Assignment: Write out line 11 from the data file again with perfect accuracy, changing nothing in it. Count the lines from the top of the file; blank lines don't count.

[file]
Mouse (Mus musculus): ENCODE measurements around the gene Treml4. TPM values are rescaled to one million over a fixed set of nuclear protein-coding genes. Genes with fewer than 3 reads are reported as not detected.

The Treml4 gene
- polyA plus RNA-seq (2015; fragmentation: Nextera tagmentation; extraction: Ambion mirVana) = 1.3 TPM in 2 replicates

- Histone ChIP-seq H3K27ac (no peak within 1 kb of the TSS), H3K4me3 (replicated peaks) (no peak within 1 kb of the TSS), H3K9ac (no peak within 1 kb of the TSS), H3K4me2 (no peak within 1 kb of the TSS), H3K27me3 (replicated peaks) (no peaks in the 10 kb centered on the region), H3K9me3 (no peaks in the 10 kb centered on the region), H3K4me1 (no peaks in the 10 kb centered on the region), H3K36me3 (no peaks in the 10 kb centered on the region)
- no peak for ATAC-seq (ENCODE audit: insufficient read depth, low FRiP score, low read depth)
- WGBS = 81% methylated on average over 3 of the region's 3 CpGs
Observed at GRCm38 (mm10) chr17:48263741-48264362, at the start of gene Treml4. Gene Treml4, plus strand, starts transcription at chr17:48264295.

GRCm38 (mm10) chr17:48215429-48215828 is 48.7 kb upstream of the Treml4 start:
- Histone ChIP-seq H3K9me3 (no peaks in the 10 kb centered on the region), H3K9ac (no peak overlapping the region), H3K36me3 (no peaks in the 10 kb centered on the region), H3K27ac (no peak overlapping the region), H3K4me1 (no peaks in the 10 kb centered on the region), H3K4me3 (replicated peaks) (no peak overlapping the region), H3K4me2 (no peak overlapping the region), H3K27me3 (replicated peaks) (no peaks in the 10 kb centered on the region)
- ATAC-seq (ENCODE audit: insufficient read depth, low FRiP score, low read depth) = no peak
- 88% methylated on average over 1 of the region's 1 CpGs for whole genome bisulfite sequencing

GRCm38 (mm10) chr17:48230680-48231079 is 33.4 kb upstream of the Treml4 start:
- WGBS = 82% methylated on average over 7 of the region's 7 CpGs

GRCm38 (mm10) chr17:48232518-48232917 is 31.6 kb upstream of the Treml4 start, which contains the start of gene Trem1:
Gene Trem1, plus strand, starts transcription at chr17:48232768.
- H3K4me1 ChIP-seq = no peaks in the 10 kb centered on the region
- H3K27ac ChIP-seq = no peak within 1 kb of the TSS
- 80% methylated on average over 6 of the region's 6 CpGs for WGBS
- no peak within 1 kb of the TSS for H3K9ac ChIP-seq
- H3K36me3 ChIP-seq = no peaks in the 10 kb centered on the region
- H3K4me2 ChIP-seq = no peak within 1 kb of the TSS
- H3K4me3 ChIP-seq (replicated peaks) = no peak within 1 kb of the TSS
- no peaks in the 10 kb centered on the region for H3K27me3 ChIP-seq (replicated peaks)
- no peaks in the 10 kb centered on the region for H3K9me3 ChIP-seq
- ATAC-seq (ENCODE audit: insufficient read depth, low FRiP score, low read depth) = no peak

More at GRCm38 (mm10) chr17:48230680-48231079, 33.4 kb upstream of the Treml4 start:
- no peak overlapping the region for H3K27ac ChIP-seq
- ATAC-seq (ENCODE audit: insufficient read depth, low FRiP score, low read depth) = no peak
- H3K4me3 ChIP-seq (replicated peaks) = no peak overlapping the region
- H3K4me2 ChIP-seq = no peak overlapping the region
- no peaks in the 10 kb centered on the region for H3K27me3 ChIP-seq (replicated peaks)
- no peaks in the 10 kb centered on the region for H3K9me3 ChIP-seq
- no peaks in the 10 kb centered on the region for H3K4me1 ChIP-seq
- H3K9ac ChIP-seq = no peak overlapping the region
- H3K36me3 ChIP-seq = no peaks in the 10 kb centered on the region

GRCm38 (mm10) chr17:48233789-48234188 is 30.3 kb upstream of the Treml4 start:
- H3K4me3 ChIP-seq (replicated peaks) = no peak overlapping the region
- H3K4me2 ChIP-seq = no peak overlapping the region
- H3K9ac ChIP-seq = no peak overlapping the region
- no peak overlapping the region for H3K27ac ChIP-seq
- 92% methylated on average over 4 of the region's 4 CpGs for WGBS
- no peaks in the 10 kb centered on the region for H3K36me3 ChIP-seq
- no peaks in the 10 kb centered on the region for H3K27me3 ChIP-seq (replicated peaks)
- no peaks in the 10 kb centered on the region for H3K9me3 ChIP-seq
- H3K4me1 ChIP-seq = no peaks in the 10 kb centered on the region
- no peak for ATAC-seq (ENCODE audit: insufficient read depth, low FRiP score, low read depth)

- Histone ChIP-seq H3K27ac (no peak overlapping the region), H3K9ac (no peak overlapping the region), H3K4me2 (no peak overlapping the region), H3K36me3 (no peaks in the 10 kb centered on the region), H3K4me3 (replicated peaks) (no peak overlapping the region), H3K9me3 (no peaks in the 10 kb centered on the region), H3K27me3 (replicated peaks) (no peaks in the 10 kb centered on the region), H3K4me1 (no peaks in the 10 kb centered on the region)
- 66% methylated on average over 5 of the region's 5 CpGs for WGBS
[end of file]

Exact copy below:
- 88% methylated on average over 1 of the region's 1 CpGs for whole genome bisulfite sequencing